|Charities criticise Apple Inc for blocking donations within iPhone and iPad apps|
|Wednesday, 09 May 2012 08:28|
News round up: Apple, BSkyB, Pension, Greece, Glencore, William Hill and City jobs.
BSkyB’s dominance of live televised football is so important to the business that its share price would crash if it were to lose the coverage, according to Kelvin MacKenzie, who is launching a rival sports broadcaster. Mr MacKenzie, a former editor of The Sun newspaper, claimed BSkyB shares would halve if regulators took action to break up the broadcaster’s "cartel" with football’s governing bodies around live match broadcast rights. He also claimed BSkyB’s £195m deal with the football league is "wholly illegal," according to The Telegraph.
More than 12,000 former public sector workers have retired on pensions worth at least £50,000 a year — twice the average national wage in Britain — according to a report by the Intergenerational Foundation. Taxpayer liabilities for public sector pensions have swelled to £45,000 a household, with government employees enjoying vastly better pension coverage than their private sector counterparts, according to the charity.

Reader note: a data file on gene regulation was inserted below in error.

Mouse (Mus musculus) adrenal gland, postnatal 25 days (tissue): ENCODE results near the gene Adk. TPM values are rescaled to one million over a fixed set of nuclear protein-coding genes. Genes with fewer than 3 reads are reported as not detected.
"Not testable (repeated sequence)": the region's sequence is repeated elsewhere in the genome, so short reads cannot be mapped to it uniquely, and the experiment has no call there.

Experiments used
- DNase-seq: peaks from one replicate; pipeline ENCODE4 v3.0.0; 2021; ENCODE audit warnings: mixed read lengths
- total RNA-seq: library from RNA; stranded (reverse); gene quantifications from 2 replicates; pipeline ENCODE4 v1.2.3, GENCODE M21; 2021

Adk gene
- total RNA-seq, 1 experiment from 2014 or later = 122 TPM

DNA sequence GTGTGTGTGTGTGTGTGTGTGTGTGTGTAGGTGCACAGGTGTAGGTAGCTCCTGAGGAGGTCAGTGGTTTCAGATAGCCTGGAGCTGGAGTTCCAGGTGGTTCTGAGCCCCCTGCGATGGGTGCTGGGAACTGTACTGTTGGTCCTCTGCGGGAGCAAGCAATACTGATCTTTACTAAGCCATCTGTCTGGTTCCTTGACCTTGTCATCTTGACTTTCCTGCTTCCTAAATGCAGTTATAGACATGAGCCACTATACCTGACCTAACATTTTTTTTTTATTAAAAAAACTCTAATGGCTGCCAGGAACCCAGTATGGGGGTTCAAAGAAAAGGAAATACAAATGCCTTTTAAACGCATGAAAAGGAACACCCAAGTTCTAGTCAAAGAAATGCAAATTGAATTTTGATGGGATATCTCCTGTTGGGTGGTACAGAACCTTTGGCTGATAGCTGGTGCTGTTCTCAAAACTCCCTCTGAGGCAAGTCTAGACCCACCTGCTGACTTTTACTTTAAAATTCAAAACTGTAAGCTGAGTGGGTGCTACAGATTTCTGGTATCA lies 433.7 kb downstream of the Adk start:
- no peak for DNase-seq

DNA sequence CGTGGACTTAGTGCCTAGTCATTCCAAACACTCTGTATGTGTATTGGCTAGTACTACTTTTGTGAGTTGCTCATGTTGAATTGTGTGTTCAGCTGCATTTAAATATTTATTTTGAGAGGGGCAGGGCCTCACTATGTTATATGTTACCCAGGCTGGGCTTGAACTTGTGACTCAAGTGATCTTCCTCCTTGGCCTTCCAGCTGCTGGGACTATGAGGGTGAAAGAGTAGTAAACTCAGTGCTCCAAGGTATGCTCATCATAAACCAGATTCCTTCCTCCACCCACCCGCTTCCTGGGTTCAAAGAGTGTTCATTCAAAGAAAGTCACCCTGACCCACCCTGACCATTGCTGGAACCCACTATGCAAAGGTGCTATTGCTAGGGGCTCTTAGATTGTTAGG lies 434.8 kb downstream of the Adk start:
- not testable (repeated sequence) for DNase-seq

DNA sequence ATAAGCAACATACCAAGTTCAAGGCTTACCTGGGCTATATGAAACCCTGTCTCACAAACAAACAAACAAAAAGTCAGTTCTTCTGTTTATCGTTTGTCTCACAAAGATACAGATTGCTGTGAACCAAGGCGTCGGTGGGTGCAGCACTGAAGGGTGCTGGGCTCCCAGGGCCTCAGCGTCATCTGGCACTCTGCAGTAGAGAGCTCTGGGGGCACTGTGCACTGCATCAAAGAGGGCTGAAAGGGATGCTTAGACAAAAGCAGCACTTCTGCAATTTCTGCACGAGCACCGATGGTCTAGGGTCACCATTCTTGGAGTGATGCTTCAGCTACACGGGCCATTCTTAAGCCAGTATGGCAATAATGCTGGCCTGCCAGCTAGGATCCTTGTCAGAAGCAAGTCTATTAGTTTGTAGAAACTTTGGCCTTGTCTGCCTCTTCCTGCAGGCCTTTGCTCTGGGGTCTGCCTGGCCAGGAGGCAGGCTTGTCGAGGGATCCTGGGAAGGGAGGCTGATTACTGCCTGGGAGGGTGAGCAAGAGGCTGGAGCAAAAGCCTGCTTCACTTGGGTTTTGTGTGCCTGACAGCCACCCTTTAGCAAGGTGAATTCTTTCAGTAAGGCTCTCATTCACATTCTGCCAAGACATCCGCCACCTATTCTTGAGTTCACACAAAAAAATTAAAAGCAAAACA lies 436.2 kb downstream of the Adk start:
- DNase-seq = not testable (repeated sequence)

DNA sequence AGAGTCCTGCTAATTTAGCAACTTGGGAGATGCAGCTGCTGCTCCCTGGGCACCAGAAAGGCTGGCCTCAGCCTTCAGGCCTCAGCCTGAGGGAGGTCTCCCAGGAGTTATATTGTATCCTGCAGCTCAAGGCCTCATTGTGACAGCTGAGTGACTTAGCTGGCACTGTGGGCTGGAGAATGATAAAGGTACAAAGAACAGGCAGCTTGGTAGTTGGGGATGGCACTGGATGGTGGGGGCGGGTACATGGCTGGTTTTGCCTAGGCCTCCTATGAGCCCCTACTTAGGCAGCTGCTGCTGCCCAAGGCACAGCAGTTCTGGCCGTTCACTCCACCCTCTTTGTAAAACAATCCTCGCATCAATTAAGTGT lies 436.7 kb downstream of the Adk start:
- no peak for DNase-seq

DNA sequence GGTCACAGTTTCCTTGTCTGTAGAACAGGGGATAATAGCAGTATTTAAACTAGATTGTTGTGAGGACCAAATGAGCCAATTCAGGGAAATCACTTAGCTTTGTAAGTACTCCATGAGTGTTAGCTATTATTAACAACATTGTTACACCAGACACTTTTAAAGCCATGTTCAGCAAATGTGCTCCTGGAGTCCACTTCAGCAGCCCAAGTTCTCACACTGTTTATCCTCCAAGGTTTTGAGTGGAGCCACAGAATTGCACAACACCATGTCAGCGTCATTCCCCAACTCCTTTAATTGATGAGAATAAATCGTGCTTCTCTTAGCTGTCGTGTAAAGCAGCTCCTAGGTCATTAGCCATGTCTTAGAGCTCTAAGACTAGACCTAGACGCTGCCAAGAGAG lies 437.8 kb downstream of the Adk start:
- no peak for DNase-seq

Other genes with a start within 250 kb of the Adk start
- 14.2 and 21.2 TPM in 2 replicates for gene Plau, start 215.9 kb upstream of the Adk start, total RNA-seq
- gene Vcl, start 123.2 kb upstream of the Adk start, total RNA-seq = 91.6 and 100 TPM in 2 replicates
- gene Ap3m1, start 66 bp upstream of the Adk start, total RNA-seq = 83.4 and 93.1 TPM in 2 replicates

More than £25bn was wiped off the value of Britain's biggest companies on Tuesday as traders dumped risky assets and fled to safety as fears grew that Greece will leave the euro and trigger a fresh crisis. The FTSE 100 slid 1.8 per cent to close at its lowest level this year, falling 100 points to 5,554, following the Greek electorate's rejection of the austerity measures that are a condition of its two bail-outs, worth a combined €219bn.
Links between Glencore -the world’s largest commodities trader- and an Israeli billionaire in the Democratic Republic of Congo have been highlighted by an anti-corruption campaign group on the eve of the FTSE 100 giant’s first annual meeting since listing a year ago. Glencore is being urged to carry out and publish an independent audit into whether its ties to Dan Gertler, a friend of Congo’s President Kabila, pose any risk of corruption.
The chairman of William Hill mounted the first corporate fight-back against the "Shareholder Spring" on Tuesday and criticised investors for blindly voting against the company's pay policies. Gareth Davis said he had "no intention" of backing down on a £1.2m bonus for Ralph Topping, chief executive - even though 49.9% of investors failed to approve the remuneration report.
Nearly 100,000 City jobs have been lost since 2007 and London’s position as the world’s leading financial centre is under threat from the Far East, according to a report being published today. The Centre for Economics and Business Research said that the average number of City jobs was likely to have dropped to 255,000 this year.
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